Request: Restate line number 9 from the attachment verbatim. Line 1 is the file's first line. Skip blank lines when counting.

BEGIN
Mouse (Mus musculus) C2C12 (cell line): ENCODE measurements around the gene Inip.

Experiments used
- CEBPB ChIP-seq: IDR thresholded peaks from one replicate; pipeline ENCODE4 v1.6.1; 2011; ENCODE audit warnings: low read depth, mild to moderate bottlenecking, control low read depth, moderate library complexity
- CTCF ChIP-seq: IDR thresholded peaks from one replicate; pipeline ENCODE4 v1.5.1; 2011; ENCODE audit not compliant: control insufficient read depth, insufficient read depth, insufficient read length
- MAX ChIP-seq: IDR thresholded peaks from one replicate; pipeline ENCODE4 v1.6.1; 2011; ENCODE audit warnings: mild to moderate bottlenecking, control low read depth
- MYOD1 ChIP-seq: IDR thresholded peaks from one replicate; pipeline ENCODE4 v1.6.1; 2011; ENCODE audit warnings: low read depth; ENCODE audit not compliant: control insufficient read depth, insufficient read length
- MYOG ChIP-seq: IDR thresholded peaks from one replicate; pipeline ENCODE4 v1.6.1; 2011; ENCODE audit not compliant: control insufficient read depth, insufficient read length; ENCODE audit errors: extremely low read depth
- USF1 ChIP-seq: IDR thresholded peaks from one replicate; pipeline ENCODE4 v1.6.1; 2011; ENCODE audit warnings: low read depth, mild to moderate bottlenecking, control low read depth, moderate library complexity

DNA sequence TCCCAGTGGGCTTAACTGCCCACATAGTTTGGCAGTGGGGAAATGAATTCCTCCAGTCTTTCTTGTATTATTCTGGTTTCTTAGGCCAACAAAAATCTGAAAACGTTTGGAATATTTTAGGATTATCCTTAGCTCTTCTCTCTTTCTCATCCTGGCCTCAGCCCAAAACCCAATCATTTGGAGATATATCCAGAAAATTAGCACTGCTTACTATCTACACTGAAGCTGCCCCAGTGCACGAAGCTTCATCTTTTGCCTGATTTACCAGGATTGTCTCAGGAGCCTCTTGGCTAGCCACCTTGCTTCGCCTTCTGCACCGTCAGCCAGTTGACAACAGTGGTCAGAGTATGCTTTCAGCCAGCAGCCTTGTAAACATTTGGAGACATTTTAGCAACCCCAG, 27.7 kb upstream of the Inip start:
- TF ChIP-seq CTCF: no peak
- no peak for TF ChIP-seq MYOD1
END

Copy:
DNA sequence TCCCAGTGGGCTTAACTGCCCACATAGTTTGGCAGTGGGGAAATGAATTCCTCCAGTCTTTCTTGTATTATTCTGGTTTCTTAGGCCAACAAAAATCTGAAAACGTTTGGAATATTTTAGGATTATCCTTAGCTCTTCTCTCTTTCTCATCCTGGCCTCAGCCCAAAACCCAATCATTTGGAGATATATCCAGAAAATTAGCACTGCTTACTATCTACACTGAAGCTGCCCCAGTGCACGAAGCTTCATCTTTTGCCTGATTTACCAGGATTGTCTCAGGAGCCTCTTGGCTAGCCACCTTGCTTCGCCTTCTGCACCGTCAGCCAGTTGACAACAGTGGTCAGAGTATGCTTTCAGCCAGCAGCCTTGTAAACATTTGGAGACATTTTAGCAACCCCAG, 27.7 kb upstream of the Inip start: